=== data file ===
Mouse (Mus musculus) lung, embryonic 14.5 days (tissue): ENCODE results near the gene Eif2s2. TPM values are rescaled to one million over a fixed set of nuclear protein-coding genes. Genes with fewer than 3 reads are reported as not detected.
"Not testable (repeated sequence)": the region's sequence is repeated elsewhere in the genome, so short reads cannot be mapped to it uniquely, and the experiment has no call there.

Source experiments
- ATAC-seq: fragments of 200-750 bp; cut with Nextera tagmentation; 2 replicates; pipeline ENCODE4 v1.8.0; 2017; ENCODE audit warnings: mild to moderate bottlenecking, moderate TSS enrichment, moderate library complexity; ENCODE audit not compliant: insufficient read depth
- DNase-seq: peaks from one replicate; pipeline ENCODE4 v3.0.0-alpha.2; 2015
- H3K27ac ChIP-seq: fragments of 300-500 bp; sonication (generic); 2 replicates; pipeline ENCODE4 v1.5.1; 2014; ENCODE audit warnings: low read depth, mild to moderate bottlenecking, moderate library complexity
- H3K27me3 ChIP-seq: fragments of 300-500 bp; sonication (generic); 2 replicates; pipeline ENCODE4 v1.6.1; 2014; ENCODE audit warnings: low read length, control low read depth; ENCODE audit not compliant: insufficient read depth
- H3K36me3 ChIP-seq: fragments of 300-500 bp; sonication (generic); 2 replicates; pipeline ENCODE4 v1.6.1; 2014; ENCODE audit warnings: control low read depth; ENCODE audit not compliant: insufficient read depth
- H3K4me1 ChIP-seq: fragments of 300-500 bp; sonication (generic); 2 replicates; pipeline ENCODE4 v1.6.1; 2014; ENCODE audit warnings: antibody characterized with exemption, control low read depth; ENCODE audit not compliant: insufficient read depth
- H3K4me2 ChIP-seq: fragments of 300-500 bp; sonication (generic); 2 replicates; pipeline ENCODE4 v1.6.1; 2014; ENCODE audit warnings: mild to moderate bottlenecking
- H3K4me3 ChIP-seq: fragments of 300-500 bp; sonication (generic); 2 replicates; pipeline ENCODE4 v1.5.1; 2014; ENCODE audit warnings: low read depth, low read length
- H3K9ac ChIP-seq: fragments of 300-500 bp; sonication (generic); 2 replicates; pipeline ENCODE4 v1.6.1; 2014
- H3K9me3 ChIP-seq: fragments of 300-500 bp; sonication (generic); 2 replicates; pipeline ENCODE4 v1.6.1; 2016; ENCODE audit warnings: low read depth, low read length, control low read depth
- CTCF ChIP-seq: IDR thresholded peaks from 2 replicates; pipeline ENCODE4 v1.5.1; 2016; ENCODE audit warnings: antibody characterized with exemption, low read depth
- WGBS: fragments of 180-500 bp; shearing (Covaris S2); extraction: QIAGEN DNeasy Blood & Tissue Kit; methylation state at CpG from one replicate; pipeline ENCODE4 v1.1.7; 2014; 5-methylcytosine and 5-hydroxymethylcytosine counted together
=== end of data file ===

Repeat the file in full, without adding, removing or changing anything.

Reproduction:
Mouse (Mus musculus) lung, embryonic 14.5 days (tissue): ENCODE results near the gene Eif2s2. TPM values are rescaled to one million over a fixed set of nuclear protein-coding genes. Genes with fewer than 3 reads are reported as not detected.
"Not testable (repeated sequence)": the region's sequence is repeated elsewhere in the genome, so short reads cannot be mapped to it uniquely, and the experiment has no call there.

Source experiments
- ATAC-seq: fragments of 200-750 bp; cut with Nextera tagmentation; 2 replicates; pipeline ENCODE4 v1.8.0; 2017; ENCODE audit warnings: mild to moderate bottlenecking, moderate TSS enrichment, moderate library complexity; ENCODE audit not compliant: insufficient read depth
- DNase-seq: peaks from one replicate; pipeline ENCODE4 v3.0.0-alpha.2; 2015
- H3K27ac ChIP-seq: fragments of 300-500 bp; sonication (generic); 2 replicates; pipeline ENCODE4 v1.5.1; 2014; ENCODE audit warnings: low read depth, mild to moderate bottlenecking, moderate library complexity
- H3K27me3 ChIP-seq: fragments of 300-500 bp; sonication (generic); 2 replicates; pipeline ENCODE4 v1.6.1; 2014; ENCODE audit warnings: low read length, control low read depth; ENCODE audit not compliant: insufficient read depth
- H3K36me3 ChIP-seq: fragments of 300-500 bp; sonication (generic); 2 replicates; pipeline ENCODE4 v1.6.1; 2014; ENCODE audit warnings: control low read depth; ENCODE audit not compliant: insufficient read depth
- H3K4me1 ChIP-seq: fragments of 300-500 bp; sonication (generic); 2 replicates; pipeline ENCODE4 v1.6.1; 2014; ENCODE audit warnings: antibody characterized with exemption, control low read depth; ENCODE audit not compliant: insufficient read depth
- H3K4me2 ChIP-seq: fragments of 300-500 bp; sonication (generic); 2 replicates; pipeline ENCODE4 v1.6.1; 2014; ENCODE audit warnings: mild to moderate bottlenecking
- H3K4me3 ChIP-seq: fragments of 300-500 bp; sonication (generic); 2 replicates; pipeline ENCODE4 v1.5.1; 2014; ENCODE audit warnings: low read depth, low read length
- H3K9ac ChIP-seq: fragments of 300-500 bp; sonication (generic); 2 replicates; pipeline ENCODE4 v1.6.1; 2014
- H3K9me3 ChIP-seq: fragments of 300-500 bp; sonication (generic); 2 replicates; pipeline ENCODE4 v1.6.1; 2016; ENCODE audit warnings: low read depth, low read length, control low read depth
- CTCF ChIP-seq: IDR thresholded peaks from 2 replicates; pipeline ENCODE4 v1.5.1; 2016; ENCODE audit warnings: antibody characterized with exemption, low read depth
- WGBS: fragments of 180-500 bp; shearing (Covaris S2); extraction: QIAGEN DNeasy Blood & Tissue Kit; methylation state at CpG from one replicate; pipeline ENCODE4 v1.1.7; 2014; 5-methylcytosine and 5-hydroxymethylcytosine counted together